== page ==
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Saturday 23 September 2023 Dublin: 15°C
# E-coli
Eight things you need to know about the new, deadly E.coli outbreak
Why is this strain more deadly than any we’ve seen before? And what can you do to make sure you don’t get it?

Eight things you really need to know about the latest E.coli outbreak.

  1. 18 people have now died from the illness, and between 1,600 and 2,000 are sick.
  2. The infection has spread to 12 countries, including Germany, Austria, the Czech Republic, Denmark, France, the Netherlands, Norway, Spain, Sweden, Switzerland, the UK and the USA. To date, no confirmed cases have been reported in Ireland.
  3. In every case except two, the infected person had recently visited Germany, or had contact with a visitor from Germany.
  4. The WHO yesterday identified it as a “completely new” mutant strain, which is both more toxic and more infectious than the usual strain.  Most Escherichia coli, or E. coli, bacteria are harmless. But the strain implicated in this outbreak is known as 0104:H4. The bacteria combines with a rarely seen “glue” that helps it to stick to the patient’s intestines.
  5. The outbreak is unusual in a number of ways: it has developed very rapidly, and is affecting women more than men, and adults more than children. But that may just be due to the kind of food implicated – children tend not to be the world’s most enthusiastic salad eaters.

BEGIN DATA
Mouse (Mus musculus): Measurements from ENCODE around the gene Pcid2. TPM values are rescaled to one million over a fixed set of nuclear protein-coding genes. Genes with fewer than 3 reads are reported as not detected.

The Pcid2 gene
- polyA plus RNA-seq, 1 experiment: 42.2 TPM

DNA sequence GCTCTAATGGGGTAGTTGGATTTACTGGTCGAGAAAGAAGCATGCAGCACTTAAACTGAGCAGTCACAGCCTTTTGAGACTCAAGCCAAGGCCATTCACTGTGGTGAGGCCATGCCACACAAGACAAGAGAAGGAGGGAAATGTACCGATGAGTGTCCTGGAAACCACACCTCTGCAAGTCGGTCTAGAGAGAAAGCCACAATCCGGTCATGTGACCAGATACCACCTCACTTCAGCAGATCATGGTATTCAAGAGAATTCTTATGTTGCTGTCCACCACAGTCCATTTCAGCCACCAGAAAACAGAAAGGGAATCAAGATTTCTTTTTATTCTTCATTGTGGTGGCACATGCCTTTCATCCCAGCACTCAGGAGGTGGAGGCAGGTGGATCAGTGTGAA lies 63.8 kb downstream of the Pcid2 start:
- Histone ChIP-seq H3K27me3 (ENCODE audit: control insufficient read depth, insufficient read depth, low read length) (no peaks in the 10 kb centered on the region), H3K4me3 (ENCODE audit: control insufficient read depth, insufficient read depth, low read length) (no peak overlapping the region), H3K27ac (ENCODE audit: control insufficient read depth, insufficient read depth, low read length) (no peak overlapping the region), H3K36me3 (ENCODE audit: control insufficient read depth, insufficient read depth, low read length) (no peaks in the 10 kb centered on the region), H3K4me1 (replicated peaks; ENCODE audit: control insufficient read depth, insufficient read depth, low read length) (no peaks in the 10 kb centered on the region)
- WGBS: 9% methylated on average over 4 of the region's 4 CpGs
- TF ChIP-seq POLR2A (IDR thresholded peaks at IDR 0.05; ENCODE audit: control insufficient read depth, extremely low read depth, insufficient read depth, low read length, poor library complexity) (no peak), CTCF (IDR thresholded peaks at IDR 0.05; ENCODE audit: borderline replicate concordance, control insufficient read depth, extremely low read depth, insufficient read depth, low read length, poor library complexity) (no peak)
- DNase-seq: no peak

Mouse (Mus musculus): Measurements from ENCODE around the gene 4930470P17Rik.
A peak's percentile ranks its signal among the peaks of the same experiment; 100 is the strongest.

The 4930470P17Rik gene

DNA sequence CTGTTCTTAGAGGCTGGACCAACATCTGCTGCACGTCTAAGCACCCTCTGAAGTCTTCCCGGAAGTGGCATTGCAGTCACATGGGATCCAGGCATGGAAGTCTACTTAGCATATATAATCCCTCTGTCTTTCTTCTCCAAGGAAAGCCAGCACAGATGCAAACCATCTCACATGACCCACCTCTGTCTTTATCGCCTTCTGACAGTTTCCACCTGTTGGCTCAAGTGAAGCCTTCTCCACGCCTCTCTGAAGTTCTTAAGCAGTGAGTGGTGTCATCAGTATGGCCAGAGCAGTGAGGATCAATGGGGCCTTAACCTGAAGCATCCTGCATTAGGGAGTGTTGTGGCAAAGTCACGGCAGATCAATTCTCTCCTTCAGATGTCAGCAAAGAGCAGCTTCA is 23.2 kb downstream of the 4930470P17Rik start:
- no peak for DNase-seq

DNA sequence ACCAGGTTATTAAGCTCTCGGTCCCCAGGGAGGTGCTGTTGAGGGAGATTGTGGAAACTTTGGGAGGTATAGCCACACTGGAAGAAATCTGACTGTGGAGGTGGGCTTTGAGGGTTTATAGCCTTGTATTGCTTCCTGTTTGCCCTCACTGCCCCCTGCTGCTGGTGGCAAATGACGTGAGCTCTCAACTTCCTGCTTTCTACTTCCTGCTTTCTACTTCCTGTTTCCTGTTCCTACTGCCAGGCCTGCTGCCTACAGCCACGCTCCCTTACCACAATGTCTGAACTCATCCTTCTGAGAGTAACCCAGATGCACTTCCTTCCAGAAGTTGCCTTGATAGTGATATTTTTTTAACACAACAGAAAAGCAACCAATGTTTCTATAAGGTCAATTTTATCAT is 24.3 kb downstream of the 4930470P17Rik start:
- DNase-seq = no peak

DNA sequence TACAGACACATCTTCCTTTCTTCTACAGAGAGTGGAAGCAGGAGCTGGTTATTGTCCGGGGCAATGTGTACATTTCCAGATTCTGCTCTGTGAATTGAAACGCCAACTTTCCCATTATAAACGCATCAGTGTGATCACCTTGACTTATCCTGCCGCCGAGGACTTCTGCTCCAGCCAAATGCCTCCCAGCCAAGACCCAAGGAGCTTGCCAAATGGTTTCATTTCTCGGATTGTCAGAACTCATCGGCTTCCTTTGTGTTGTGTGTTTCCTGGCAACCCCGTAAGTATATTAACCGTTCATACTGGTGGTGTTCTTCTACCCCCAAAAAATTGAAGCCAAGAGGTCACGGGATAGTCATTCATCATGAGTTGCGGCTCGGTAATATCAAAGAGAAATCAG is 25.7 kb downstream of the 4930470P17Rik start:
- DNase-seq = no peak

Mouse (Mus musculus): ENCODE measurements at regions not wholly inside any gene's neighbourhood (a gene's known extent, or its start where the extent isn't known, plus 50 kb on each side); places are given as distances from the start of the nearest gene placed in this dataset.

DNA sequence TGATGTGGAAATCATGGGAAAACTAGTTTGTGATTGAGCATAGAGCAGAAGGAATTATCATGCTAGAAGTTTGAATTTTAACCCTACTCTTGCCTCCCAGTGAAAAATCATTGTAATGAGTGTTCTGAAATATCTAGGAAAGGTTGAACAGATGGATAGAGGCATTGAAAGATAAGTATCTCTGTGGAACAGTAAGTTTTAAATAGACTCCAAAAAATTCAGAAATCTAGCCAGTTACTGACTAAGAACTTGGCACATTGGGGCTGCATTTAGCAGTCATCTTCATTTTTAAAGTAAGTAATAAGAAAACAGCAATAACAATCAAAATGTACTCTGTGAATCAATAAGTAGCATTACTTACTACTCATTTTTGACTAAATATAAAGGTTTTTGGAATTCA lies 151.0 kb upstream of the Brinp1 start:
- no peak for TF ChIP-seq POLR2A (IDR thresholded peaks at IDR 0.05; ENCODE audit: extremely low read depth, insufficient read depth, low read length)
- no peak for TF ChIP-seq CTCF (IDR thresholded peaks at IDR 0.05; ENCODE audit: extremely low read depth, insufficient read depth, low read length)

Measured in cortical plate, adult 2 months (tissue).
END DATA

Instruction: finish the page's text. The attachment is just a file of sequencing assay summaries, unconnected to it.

6. This strain is causing a high number of cases of the deadly haemolytic-uraemic syndrome (HUS), affecting both the blood and the kidneys. Four hundred and seventy cases of HUS have been reported in Germany – an “extraordinarily high number”, according to a foodborne diseases expert at the US Center for Disease Control and Prevention. A genetic analysis reveals that the bacteria are 93 per cent similar to a bug that caused illness in Africa in 2002, and proved resistant to 14 different kinds of antibiotics.
  7. The infection starts in animal faeces, and spreads to food through the use of manure as a fertiliser. It can then spread from person to person. People travelling to Germany are being advised to avoid raw cucumber, lettuce and tomato – but it’s probably a good idea to wash your salad vegetables wherever you live, and practice good hygiene.
  8. The symptoms include bloody diarrhea and vomiting. In severe cases it causes kidney failure, seizure, stroke, coma and death.